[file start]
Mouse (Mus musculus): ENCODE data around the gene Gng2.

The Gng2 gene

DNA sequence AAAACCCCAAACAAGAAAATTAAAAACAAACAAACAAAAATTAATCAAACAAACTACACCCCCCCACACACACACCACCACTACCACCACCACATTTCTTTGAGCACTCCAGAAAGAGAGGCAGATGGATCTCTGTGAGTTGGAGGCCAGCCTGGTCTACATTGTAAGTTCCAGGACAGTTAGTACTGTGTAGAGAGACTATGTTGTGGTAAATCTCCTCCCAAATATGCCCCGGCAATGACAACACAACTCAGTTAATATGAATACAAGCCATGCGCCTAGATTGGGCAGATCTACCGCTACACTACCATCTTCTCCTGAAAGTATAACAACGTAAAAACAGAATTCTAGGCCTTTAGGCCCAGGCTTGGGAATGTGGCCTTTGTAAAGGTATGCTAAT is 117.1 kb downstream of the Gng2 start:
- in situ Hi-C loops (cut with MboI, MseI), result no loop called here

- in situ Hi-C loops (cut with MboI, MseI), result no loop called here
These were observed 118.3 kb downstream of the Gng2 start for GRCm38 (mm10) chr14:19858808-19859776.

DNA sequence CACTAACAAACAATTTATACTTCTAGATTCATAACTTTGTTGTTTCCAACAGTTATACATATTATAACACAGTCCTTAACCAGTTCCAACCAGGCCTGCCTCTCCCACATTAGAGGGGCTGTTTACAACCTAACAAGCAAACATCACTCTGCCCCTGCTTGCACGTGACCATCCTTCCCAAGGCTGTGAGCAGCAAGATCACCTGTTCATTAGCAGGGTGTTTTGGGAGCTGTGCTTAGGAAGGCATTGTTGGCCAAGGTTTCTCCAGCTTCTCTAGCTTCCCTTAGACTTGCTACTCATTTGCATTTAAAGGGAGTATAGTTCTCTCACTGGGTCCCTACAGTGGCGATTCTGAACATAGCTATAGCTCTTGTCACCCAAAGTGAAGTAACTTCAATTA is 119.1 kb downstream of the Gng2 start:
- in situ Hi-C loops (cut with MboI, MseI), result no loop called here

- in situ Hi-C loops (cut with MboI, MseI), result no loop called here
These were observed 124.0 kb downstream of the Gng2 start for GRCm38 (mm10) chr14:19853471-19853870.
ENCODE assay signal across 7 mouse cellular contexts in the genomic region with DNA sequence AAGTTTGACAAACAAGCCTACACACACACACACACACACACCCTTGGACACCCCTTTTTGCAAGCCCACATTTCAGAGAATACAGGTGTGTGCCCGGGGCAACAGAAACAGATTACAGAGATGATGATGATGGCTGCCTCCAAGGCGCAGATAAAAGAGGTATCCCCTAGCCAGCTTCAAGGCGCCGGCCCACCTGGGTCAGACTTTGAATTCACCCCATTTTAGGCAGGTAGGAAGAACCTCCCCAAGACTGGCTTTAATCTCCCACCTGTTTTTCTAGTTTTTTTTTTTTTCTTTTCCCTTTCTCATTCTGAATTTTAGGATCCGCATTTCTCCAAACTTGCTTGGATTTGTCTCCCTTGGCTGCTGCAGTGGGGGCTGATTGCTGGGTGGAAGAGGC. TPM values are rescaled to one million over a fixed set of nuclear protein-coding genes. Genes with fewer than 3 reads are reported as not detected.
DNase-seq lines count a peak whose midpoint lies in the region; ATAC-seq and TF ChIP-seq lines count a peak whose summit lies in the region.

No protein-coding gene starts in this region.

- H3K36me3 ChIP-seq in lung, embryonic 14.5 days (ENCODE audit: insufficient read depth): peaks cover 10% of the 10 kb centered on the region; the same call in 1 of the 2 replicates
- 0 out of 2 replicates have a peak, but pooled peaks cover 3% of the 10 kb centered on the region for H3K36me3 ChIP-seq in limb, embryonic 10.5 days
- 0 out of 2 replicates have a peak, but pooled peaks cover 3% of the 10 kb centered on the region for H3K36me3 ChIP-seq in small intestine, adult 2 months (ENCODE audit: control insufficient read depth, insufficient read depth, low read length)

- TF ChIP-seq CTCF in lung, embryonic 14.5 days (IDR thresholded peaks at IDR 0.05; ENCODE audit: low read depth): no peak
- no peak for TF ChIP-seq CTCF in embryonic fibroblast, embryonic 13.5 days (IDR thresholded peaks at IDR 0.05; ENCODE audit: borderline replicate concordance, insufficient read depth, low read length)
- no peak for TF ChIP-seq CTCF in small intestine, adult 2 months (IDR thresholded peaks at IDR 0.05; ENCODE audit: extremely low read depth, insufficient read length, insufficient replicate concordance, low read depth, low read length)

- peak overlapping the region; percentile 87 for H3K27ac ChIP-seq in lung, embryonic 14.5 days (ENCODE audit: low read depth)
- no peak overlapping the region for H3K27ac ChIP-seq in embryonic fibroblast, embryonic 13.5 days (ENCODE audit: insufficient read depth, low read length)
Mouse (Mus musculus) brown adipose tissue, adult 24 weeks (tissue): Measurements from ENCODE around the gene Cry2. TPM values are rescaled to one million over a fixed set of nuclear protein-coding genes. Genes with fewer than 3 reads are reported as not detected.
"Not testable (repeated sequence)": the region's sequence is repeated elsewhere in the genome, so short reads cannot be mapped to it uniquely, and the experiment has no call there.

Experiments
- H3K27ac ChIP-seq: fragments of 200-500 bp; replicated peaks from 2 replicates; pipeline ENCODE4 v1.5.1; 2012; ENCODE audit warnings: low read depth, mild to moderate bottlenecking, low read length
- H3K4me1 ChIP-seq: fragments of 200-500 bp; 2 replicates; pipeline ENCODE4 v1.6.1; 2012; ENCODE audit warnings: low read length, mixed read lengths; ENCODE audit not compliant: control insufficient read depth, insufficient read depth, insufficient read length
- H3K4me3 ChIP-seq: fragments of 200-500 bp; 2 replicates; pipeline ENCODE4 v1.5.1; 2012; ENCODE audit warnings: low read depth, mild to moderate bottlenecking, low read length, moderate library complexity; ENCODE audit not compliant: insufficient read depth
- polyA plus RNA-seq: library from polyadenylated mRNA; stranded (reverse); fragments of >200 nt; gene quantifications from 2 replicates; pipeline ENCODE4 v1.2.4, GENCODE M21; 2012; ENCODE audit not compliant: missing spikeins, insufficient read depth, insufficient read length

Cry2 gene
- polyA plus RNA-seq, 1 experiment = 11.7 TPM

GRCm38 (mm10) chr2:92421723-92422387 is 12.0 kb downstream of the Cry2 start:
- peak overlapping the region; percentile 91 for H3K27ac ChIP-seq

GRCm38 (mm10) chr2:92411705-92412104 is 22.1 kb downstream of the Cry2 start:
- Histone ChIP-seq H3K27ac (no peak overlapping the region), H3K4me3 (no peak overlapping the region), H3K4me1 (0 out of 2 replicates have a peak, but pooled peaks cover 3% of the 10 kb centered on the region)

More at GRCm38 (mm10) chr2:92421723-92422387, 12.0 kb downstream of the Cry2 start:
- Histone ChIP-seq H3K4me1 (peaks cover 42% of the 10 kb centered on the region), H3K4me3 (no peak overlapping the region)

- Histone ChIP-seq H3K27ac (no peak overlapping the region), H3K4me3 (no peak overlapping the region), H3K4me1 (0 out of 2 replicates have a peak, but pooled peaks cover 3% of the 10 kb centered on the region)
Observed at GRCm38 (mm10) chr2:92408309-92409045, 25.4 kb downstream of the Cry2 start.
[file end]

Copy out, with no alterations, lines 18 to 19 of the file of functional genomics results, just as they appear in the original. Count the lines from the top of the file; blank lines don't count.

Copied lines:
- no peak for TF ChIP-seq CTCF in embryonic fibroblast, embryonic 13.5 days (IDR thresholded peaks at IDR 0.05; ENCODE audit: borderline replicate concordance, insufficient read depth, low read length)
- no peak for TF ChIP-seq CTCF in small intestine, adult 2 months (IDR thresholded peaks at IDR 0.05; ENCODE audit: extremely low read depth, insufficient read length, insufficient replicate concordance, low read depth, low read length)